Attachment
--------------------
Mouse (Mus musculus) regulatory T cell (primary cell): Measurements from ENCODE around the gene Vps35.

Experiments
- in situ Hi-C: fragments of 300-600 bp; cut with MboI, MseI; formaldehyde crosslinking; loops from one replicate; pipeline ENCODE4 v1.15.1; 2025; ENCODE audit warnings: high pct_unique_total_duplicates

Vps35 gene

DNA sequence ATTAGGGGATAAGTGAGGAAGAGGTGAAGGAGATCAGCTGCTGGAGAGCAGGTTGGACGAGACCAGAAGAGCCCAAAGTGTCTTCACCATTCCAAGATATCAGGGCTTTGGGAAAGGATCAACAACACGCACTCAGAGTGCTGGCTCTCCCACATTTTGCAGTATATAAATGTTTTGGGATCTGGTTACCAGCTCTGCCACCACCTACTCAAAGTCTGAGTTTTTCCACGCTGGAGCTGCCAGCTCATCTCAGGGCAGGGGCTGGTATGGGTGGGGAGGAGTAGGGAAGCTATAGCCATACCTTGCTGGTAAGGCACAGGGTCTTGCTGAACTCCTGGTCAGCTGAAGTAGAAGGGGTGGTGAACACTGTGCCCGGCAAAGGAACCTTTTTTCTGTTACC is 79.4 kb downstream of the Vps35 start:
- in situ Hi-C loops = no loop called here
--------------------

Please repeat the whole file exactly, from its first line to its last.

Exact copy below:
Mouse (Mus musculus) regulatory T cell (primary cell): Measurements from ENCODE around the gene Vps35.

Experiments
- in situ Hi-C: fragments of 300-600 bp; cut with MboI, MseI; formaldehyde crosslinking; loops from one replicate; pipeline ENCODE4 v1.15.1; 2025; ENCODE audit warnings: high pct_unique_total_duplicates

Vps35 gene

DNA sequence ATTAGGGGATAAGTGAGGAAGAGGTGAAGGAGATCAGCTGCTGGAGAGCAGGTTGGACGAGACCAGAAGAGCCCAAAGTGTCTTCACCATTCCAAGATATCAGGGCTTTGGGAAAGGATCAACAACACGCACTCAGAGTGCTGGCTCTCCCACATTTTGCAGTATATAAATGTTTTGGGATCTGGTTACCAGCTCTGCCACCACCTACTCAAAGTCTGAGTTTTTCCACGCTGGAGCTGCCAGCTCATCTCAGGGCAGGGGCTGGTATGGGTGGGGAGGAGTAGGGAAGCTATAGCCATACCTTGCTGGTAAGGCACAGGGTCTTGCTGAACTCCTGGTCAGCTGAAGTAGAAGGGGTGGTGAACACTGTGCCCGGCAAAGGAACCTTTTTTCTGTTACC is 79.4 kb downstream of the Vps35 start:
- in situ Hi-C loops = no loop called here